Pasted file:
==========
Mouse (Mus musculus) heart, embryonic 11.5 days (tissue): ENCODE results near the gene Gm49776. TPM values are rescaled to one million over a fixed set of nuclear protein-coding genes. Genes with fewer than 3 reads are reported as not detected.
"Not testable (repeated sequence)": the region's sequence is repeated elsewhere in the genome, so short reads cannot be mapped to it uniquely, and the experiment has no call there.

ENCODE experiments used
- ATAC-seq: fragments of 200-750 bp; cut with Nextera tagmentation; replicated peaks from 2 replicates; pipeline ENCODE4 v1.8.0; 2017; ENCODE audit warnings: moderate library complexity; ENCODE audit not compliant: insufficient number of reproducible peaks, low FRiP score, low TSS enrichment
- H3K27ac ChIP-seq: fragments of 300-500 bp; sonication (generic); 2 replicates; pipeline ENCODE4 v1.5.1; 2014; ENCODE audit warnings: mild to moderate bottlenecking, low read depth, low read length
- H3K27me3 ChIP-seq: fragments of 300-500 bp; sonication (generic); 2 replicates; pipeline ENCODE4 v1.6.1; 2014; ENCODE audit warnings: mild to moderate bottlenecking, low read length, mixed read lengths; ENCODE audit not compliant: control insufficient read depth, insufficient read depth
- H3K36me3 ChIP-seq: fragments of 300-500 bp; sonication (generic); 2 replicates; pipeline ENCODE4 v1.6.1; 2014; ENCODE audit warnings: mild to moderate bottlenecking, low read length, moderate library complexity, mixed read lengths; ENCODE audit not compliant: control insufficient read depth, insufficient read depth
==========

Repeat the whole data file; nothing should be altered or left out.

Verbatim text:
Mouse (Mus musculus) heart, embryonic 11.5 days (tissue): ENCODE results near the gene Gm49776. TPM values are rescaled to one million over a fixed set of nuclear protein-coding genes. Genes with fewer than 3 reads are reported as not detected.
"Not testable (repeated sequence)": the region's sequence is repeated elsewhere in the genome, so short reads cannot be mapped to it uniquely, and the experiment has no call there.

ENCODE experiments used
- ATAC-seq: fragments of 200-750 bp; cut with Nextera tagmentation; replicated peaks from 2 replicates; pipeline ENCODE4 v1.8.0; 2017; ENCODE audit warnings: moderate library complexity; ENCODE audit not compliant: insufficient number of reproducible peaks, low FRiP score, low TSS enrichment
- H3K27ac ChIP-seq: fragments of 300-500 bp; sonication (generic); 2 replicates; pipeline ENCODE4 v1.5.1; 2014; ENCODE audit warnings: mild to moderate bottlenecking, low read depth, low read length
- H3K27me3 ChIP-seq: fragments of 300-500 bp; sonication (generic); 2 replicates; pipeline ENCODE4 v1.6.1; 2014; ENCODE audit warnings: mild to moderate bottlenecking, low read length, mixed read lengths; ENCODE audit not compliant: control insufficient read depth, insufficient read depth
- H3K36me3 ChIP-seq: fragments of 300-500 bp; sonication (generic); 2 replicates; pipeline ENCODE4 v1.6.1; 2014; ENCODE audit warnings: mild to moderate bottlenecking, low read length, moderate library complexity, mixed read lengths; ENCODE audit not compliant: control insufficient read depth, insufficient read depth